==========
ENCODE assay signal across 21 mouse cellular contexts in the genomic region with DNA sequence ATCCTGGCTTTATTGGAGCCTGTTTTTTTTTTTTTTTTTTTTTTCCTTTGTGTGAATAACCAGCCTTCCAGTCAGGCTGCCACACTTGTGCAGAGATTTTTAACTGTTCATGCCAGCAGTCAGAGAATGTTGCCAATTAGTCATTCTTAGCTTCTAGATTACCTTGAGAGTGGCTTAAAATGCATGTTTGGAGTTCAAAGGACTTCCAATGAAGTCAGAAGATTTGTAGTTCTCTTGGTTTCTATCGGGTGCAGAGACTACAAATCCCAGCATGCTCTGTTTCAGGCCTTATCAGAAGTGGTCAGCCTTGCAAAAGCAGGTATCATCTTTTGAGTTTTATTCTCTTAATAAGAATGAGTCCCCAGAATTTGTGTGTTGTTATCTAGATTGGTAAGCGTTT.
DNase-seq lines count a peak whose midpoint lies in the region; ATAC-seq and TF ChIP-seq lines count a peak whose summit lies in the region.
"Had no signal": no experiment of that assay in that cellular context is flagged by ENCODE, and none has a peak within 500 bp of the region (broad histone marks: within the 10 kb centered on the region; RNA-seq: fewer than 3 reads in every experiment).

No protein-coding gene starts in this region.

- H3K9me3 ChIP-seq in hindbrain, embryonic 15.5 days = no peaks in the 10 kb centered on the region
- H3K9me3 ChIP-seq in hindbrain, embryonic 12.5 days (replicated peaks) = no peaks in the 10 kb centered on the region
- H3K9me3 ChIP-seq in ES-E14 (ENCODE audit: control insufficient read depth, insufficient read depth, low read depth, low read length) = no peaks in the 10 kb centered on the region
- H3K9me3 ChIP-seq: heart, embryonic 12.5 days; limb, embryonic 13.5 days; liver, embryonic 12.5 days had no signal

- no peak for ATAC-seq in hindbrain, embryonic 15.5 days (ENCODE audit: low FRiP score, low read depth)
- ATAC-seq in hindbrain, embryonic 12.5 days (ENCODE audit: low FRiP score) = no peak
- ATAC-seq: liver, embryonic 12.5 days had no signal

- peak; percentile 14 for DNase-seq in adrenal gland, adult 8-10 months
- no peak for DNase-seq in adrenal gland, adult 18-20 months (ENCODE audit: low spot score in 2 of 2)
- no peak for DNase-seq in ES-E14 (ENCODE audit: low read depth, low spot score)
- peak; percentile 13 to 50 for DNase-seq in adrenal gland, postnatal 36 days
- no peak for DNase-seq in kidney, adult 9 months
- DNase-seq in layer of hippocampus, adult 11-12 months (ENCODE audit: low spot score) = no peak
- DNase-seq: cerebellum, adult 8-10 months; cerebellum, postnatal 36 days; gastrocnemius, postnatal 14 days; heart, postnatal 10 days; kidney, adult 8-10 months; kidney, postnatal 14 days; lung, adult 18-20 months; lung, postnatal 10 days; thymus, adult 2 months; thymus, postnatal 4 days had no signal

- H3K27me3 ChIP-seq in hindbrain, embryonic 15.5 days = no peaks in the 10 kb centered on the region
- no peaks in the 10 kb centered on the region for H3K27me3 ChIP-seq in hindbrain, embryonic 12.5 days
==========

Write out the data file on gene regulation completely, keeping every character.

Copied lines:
ENCODE assay signal across 21 mouse cellular contexts in the genomic region with DNA sequence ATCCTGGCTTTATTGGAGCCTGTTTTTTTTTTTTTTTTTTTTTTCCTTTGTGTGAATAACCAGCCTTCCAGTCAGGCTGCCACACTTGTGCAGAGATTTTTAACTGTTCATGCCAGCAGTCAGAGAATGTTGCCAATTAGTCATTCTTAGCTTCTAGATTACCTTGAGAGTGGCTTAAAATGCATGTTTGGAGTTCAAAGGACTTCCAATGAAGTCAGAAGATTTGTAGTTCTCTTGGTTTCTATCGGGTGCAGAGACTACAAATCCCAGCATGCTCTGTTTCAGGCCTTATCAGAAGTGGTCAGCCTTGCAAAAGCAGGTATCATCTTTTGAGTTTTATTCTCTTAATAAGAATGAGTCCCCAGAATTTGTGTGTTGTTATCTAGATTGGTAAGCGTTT.
DNase-seq lines count a peak whose midpoint lies in the region; ATAC-seq and TF ChIP-seq lines count a peak whose summit lies in the region.
"Had no signal": no experiment of that assay in that cellular context is flagged by ENCODE, and none has a peak within 500 bp of the region (broad histone marks: within the 10 kb centered on the region; RNA-seq: fewer than 3 reads in every experiment).

No protein-coding gene starts in this region.

- H3K9me3 ChIP-seq in hindbrain, embryonic 15.5 days = no peaks in the 10 kb centered on the region
- H3K9me3 ChIP-seq in hindbrain, embryonic 12.5 days (replicated peaks) = no peaks in the 10 kb centered on the region
- H3K9me3 ChIP-seq in ES-E14 (ENCODE audit: control insufficient read depth, insufficient read depth, low read depth, low read length) = no peaks in the 10 kb centered on the region
- H3K9me3 ChIP-seq: heart, embryonic 12.5 days; limb, embryonic 13.5 days; liver, embryonic 12.5 days had no signal

- no peak for ATAC-seq in hindbrain, embryonic 15.5 days (ENCODE audit: low FRiP score, low read depth)
- ATAC-seq in hindbrain, embryonic 12.5 days (ENCODE audit: low FRiP score) = no peak
- ATAC-seq: liver, embryonic 12.5 days had no signal

- peak; percentile 14 for DNase-seq in adrenal gland, adult 8-10 months
- no peak for DNase-seq in adrenal gland, adult 18-20 months (ENCODE audit: low spot score in 2 of 2)
- no peak for DNase-seq in ES-E14 (ENCODE audit: low read depth, low spot score)
- peak; percentile 13 to 50 for DNase-seq in adrenal gland, postnatal 36 days
- no peak for DNase-seq in kidney, adult 9 months
- DNase-seq in layer of hippocampus, adult 11-12 months (ENCODE audit: low spot score) = no peak
- DNase-seq: cerebellum, adult 8-10 months; cerebellum, postnatal 36 days; gastrocnemius, postnatal 14 days; heart, postnatal 10 days; kidney, adult 8-10 months; kidney, postnatal 14 days; lung, adult 18-20 months; lung, postnatal 10 days; thymus, adult 2 months; thymus, postnatal 4 days had no signal

- H3K27me3 ChIP-seq in hindbrain, embryonic 15.5 days = no peaks in the 10 kb centered on the region
- no peaks in the 10 kb centered on the region for H3K27me3 ChIP-seq in hindbrain, embryonic 12.5 days